This morning, the USA Today published an article about commutes to work in downtown Minneapolis. Inspired largely by the wait-time involved in car dense commuting corridors, the article focused on increasing incentives offered by employers whose commuters choose to bike, walk or bus to work. The accompanying video has a couple nice interviews with commuters, including a bike-powered attorney riding into the office:
Because congestion alone often isn't enough for many commuters to consider an alternative to the car, many companies are developing innovative incentives to get people thinking about using the bike or walking.
Merete Wells, 25, a senior associate with the Minneapolis public relations firm Carmichael Lynch, takes advantage of an unusually creative option offered by her company: a 'shoe incentive.' 'They will give you $50 toward the purchase of a new pair of shoes a couple of times a year if you walk to work,' Wells says. 'It's a nice little incentive.' She used to drive to work from St. Paul. However, when her old Volvo started to wear down, she decided to move closer to work instead of buying a new car. Now, instead of a 30- to 45-minute commute in summer, which stretched to 60 to 90 minutes in winter, she walks 10 minutes to work.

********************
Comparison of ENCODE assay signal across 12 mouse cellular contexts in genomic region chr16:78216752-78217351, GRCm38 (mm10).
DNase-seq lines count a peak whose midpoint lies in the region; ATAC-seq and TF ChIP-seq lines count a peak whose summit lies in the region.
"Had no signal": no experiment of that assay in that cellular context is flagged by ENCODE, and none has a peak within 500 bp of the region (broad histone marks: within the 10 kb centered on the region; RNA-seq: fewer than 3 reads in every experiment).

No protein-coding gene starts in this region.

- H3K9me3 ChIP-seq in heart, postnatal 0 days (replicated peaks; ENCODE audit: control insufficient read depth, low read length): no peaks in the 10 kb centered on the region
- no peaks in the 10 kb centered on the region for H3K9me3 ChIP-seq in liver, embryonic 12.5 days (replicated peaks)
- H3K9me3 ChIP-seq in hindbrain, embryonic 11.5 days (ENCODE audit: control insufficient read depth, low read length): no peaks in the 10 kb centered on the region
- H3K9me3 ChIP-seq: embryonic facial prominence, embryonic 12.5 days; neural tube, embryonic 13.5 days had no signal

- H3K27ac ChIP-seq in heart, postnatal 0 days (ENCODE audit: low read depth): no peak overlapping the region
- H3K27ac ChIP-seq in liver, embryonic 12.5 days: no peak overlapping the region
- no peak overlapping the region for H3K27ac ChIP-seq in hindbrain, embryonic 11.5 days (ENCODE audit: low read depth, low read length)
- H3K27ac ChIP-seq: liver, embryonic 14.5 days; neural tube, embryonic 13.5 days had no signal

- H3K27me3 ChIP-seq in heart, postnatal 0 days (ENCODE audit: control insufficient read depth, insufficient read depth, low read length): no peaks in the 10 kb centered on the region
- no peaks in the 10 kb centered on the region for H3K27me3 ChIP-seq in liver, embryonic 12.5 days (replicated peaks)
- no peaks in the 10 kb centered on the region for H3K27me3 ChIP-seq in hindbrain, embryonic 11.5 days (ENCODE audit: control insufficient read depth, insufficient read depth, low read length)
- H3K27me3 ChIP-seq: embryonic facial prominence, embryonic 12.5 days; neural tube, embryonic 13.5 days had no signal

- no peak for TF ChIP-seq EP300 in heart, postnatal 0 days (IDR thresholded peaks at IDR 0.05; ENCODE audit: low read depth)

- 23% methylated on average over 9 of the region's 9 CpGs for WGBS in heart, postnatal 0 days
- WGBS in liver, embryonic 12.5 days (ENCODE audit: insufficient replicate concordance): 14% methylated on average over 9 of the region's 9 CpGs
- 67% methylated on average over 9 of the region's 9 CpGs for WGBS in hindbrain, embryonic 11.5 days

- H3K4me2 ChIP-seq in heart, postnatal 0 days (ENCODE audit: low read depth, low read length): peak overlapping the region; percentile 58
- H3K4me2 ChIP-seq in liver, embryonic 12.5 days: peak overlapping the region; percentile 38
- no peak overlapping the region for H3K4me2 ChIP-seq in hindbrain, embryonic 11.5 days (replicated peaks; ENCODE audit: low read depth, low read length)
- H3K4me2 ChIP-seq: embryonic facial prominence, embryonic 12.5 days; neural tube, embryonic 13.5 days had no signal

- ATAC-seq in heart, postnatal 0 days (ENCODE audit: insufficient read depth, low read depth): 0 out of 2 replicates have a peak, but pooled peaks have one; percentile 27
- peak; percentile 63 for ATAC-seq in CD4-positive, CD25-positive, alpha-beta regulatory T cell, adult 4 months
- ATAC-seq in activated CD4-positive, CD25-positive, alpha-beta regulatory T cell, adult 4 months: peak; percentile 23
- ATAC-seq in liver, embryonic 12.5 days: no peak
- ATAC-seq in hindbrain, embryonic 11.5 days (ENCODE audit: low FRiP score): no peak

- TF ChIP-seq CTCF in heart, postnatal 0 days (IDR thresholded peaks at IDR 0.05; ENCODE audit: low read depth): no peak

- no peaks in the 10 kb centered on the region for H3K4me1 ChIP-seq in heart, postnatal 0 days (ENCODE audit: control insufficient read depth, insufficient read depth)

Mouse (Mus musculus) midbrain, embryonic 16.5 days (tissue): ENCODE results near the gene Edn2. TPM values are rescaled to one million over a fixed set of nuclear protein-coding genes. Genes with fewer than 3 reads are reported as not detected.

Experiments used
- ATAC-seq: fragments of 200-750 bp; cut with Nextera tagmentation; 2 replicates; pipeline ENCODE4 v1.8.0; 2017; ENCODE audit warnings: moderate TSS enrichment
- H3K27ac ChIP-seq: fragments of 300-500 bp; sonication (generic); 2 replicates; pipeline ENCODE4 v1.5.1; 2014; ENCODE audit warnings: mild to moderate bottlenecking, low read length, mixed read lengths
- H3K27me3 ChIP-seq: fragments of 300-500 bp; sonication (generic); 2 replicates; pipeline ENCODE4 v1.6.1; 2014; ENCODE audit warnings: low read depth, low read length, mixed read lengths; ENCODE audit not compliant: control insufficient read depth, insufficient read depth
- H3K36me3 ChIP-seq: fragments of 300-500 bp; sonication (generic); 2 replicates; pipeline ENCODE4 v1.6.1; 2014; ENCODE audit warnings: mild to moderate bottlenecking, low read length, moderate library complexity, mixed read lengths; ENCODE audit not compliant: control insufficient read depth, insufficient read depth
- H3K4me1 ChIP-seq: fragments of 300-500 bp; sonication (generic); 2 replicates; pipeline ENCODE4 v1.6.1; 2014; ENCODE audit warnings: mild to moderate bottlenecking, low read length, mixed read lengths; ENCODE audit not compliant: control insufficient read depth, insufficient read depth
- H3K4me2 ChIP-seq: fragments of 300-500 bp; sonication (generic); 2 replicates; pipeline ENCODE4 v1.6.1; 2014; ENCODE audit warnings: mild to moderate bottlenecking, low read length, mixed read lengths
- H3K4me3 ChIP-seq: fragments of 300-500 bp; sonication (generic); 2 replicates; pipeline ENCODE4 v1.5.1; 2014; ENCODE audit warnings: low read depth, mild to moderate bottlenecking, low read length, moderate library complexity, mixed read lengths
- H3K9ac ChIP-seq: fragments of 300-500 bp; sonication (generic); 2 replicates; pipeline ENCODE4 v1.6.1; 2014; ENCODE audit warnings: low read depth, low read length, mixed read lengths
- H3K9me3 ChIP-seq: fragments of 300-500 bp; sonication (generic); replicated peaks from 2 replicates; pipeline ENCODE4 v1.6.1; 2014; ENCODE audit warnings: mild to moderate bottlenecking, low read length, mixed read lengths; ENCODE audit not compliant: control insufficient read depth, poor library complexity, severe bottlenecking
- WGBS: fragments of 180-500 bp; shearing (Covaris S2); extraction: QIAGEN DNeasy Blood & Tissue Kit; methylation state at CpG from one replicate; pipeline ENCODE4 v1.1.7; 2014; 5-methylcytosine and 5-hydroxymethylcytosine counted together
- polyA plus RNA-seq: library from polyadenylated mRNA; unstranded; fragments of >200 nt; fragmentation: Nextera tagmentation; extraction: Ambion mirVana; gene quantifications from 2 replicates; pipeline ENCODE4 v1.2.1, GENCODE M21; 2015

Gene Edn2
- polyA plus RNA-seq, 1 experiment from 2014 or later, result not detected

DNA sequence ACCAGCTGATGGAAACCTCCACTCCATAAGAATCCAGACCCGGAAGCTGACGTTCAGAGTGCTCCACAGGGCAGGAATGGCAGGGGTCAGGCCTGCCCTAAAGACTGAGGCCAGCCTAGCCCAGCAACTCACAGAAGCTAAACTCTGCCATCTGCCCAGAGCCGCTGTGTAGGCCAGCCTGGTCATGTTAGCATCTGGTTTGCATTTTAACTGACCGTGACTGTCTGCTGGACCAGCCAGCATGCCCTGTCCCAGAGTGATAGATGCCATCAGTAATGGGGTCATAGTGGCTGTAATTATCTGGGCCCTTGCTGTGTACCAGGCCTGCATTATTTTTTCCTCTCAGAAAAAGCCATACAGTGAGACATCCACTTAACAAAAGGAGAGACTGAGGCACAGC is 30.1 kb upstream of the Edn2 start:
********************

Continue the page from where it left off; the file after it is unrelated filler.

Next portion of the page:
Thrivent Financial for Lutherans, a faith-based financial services organization, is providing commuter rebates for employees that don't use the car:
Almost all of its 1,200 Minneapolis employees participate in the incentive program, which offers $50- to $100-a-month credits in pre-tax dollars, which the employees can use to pay for parking, a transit pass, and carpool, motorcycle, biking or walking costs such as shoes.
Good work, Minne. Here in Memphis, we're aspiring to follow in your footsteps....quite literally.